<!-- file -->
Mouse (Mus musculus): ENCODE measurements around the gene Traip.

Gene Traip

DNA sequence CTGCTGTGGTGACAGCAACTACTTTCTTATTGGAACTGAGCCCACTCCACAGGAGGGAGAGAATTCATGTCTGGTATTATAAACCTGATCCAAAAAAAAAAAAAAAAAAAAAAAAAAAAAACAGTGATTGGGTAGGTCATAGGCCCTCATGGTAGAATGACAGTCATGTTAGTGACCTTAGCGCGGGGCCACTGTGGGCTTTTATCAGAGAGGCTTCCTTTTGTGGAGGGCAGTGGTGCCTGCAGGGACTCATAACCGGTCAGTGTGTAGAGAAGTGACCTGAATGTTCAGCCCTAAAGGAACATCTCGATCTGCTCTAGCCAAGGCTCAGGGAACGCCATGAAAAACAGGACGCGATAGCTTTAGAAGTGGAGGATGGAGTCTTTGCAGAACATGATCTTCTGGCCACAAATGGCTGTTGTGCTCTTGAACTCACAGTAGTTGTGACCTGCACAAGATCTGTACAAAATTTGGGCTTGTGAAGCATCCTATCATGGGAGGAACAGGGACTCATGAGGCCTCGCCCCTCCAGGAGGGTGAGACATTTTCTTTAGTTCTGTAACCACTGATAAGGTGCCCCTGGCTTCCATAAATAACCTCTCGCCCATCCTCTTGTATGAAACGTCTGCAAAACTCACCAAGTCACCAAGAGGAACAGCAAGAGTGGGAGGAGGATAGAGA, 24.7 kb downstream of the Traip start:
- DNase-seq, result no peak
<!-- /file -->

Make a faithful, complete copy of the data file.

Mouse (Mus musculus): ENCODE measurements around the gene Traip.

Gene Traip

DNA sequence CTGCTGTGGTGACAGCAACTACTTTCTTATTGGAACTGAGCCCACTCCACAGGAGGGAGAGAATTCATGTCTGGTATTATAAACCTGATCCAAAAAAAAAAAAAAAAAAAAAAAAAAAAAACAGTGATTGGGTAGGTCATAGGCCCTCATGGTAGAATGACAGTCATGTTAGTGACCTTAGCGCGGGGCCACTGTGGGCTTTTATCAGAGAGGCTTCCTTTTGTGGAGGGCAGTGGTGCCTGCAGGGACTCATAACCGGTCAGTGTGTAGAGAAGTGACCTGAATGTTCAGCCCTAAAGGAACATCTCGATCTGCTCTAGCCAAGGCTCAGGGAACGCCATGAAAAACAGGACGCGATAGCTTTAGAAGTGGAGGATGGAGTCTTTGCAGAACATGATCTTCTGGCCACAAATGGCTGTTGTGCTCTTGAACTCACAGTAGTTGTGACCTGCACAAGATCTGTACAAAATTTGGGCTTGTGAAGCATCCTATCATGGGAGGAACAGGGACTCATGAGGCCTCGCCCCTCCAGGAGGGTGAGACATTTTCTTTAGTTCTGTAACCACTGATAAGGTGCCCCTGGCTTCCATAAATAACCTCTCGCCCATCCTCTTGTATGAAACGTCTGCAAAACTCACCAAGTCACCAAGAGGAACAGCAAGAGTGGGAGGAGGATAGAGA, 24.7 kb downstream of the Traip start:
- DNase-seq, result no peak